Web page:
By Stan V. Griep, ARS Certified Consulting Rosarian
Photograph Anne K Moore
There are many helpful tools for the gardener on the market today. With the proper care, those tools can last for years. We know one of those tools as pruners and it is very helpful. I have a few different types of pruners, from the big lopper type to my rosebush pruners. All of my pruners are of the by-pass type. The anvil type pruners squeeze and crush the living tissues as one uses them and thus can leave some significant damage at the cut and just below the cut.
It is important to keep our pruners “tuned up,” so to speak, so they are ready to go when we need them. One of those “tune-ups” I like to do is to keep the cutting blades disinfected. Even with a brand new pair of pruners, I will wipe the cutting blades down well with either a Clorox or other type of disinfectant wipe prior to using them. During pruning and deadheading times for my rosebushes, I will wipe the pruners down with a disinfectant wipe prior to starting.
I prune one entire rosebush and then wipe the pruners down again before moving on to prune another rosebush. In some cases, there may be a cane or two on a rosebush that looks to have something like a fungus upon it that needs pruning out. Even though I am still working on pruning the same rosebush, I will wipe the pruners down well before making any other pruning cuts on that same rosebush. After wiping the pruner blades down well each time mentioned, I swish the pruners back and forth in the air a few times to help dry the disinfectant left upon them by the wipes.
Wiping the pruners down with the disinfectant wipes goes a long way towards preventing disease transfer from bush to bush. Dirty pruners have been the culprit of nasty diseases sweeping through more than one rose bed! When I finish the pruning chores, I wipe down the pruners twice with the disinfectant wipes and allow them to air dry between wipe downs. Once they are dry, I spray the blades and working parts with either WD40 or some Silicone Spray Lubricant and set in their proper place, so it is easy to find them next time. Before using them the next time, I wipe down the pruners again with a disinfectant wipe, to remove the protecting oils left on the pruners.
Another of the tune-ups I do is to check the pruner blades sharpness. Dull pruners will cause some of the same squeezing and crushing damage that the anvil pruners produce. It will also leave messy pruning cuts with fragments of the cane or branch sticking out in various places. Dull pruners can also lead to stripping back the outer protective surface of branches or canes when the pruners are pulled back from the cut and an uncut portion is caught in the blades.
Some reasonably priced pruner sharpener tools on the market make it easy to sharpen our pruners when needed. I purchased one like the one shown at this link: http://www.gardengatestore.com/sharpener.html and have found it to work extremely well.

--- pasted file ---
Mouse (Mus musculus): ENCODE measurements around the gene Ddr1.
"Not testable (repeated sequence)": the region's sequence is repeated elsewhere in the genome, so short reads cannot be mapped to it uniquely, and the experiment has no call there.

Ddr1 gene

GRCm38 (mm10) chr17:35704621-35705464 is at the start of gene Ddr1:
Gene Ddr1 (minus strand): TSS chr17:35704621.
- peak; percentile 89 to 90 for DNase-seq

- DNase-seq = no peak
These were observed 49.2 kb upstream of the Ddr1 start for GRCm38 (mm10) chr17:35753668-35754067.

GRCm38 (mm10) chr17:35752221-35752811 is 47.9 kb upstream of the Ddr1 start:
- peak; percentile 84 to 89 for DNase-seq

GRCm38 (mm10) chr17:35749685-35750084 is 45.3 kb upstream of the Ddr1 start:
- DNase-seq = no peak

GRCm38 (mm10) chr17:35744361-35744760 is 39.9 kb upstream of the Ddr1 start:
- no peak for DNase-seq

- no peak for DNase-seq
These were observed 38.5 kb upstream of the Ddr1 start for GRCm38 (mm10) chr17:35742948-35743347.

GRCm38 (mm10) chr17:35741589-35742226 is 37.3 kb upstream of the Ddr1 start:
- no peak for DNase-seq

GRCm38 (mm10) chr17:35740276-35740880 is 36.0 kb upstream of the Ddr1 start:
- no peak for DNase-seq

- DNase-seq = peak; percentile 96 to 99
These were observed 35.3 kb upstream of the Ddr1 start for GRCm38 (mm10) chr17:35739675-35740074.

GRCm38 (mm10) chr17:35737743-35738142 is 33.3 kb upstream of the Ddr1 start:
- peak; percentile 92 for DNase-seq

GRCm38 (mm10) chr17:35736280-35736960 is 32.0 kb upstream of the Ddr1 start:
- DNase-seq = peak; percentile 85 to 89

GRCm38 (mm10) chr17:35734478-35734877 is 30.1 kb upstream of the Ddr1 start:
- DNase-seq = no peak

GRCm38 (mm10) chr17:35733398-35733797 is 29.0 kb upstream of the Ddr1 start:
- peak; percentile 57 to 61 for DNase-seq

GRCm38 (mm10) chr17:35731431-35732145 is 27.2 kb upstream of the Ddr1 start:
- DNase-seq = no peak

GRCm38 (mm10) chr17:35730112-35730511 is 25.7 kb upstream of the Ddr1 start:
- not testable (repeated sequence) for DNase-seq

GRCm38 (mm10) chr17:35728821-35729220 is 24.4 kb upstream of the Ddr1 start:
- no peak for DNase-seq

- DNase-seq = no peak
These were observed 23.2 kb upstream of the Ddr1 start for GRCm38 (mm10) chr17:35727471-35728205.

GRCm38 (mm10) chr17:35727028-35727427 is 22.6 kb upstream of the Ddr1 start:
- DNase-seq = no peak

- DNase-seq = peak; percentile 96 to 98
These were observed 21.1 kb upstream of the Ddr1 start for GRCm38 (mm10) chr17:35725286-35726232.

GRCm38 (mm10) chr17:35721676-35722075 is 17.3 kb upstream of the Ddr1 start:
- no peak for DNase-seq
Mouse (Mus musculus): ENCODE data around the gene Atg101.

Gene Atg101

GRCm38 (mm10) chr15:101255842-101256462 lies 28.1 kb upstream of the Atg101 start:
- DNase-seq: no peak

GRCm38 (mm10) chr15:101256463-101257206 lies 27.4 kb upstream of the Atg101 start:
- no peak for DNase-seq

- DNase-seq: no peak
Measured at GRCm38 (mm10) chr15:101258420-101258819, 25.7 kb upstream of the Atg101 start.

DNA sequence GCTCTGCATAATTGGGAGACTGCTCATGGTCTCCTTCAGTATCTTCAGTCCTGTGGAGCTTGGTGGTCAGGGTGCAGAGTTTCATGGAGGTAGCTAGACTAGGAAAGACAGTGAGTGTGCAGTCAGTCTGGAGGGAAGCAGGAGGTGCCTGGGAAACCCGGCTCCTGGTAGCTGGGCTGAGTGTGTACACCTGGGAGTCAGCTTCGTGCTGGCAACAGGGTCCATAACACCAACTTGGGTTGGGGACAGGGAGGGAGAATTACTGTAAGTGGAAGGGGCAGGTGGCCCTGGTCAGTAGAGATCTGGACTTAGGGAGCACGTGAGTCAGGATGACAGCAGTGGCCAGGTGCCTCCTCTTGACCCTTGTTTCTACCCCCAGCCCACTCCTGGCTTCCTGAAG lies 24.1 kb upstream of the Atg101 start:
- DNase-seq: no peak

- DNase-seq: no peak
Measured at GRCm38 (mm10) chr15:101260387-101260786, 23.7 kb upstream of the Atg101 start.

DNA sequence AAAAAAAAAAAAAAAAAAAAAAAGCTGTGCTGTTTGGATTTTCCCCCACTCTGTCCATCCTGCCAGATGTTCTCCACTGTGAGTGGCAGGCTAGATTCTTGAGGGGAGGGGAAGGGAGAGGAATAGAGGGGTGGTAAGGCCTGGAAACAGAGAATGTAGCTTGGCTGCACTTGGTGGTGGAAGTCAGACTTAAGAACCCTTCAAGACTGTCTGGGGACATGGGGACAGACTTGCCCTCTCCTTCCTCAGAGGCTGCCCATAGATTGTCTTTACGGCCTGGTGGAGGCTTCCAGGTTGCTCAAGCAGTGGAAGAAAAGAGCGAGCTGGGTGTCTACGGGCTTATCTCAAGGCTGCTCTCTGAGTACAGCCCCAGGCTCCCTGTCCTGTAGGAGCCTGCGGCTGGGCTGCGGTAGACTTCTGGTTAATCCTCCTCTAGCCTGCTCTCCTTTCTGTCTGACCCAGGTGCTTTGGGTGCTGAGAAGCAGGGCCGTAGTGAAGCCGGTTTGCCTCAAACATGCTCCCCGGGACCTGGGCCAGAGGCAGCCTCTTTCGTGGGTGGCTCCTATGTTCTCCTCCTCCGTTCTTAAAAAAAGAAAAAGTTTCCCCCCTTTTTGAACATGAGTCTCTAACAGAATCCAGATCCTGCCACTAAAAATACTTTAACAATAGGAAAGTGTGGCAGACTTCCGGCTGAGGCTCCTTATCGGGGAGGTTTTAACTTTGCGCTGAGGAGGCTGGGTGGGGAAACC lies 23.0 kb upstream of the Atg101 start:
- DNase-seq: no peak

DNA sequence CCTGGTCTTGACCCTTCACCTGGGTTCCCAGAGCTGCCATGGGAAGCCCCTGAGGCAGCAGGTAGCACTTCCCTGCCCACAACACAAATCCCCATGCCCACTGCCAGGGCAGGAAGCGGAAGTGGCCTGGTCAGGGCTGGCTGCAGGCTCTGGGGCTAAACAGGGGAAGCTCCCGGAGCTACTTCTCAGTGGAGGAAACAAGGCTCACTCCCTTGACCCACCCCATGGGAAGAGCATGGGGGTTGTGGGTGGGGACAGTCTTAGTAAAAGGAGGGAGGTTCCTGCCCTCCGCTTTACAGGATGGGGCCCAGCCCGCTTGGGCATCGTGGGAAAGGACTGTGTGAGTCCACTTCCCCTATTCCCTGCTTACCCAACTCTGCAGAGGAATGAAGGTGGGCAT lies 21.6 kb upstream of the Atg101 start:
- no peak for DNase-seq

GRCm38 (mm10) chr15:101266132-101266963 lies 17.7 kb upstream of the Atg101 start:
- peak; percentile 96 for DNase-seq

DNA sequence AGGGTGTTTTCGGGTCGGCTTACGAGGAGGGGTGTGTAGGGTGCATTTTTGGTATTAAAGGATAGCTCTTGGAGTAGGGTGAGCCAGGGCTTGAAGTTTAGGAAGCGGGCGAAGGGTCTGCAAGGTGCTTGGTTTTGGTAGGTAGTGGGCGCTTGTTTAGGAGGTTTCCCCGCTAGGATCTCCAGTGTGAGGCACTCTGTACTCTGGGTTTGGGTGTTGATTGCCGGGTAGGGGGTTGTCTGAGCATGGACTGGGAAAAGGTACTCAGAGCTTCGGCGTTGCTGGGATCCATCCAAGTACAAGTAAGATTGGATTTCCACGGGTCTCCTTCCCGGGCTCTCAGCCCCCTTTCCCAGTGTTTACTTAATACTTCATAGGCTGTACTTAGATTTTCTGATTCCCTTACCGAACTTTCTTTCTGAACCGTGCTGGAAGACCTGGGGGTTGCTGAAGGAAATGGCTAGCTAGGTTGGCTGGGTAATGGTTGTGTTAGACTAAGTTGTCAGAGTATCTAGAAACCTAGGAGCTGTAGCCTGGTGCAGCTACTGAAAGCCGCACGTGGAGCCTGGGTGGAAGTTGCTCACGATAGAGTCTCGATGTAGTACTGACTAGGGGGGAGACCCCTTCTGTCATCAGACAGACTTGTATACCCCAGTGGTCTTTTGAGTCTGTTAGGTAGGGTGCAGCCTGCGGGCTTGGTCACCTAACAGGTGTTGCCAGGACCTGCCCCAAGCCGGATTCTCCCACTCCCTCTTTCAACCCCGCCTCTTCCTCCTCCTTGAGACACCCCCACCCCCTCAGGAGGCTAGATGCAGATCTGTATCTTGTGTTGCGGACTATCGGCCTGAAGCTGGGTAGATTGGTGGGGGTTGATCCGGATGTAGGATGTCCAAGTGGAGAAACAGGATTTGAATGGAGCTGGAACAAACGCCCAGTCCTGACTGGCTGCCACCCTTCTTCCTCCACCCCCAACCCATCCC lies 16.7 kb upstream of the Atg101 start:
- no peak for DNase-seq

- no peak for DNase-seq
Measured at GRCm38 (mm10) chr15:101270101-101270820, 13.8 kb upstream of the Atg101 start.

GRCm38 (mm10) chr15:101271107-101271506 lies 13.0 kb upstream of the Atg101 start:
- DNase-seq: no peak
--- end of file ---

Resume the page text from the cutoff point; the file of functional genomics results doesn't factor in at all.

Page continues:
My Felco pruners have replaceable cutting blades so that when they get too dull or have been sharpened too many times, I just change out the cutting blade and I am ready to go again. This is a great feature if the main cutting blade becomes bent somehow.
At the end of each season, I inspect all of my pruners again for sharpness and sharpen those that need it, to be ready for the next use. Each is well cleaned and wiped down with the disinfectant wipes and let air dry. Final touch is to spray them down with the lubricant/protective coating and store them away in their proper place.
One tip I would offer on hand held pruners, hold them in your hand and operate them a bit prior to buying them. Make sure they feel comfortable in your hand and that you can operate them easily. If you have to use them a lot they really need to be comfortable in your hand and easy to operate.
Check the blade alignment as well. If you can see light through the blade to the cutting surface at any point when the pruners are closed, the alignment is off and you will most likely have future problems with them. If the pruners are in a package, ask a store staff person to take them out for testing. If they won’t do so, keep looking.
Stan Griep is a Colorado Native Rosarian (40+ years), and a member of the Denver Rose Society, Loveland Rose Society, and the American Rose Society. He is also an ARS Certified Consulting Rosarian.
All articles are copyrighted and remain the property of the author.
By Pamela Crawford, author, Easy Container Combos: Vegetables & Flowers
Photographs courtesy of Pamela Crawford
Most tomatoes stop setting fruit at high temperatures. Pamela planted “Heatwave” in July with temperatures above 90 degrees most days, yet it looks great and will continue to bear fruit until temperatures hit the 100 degree mark. Plus she used an inexpensive trellis for support.
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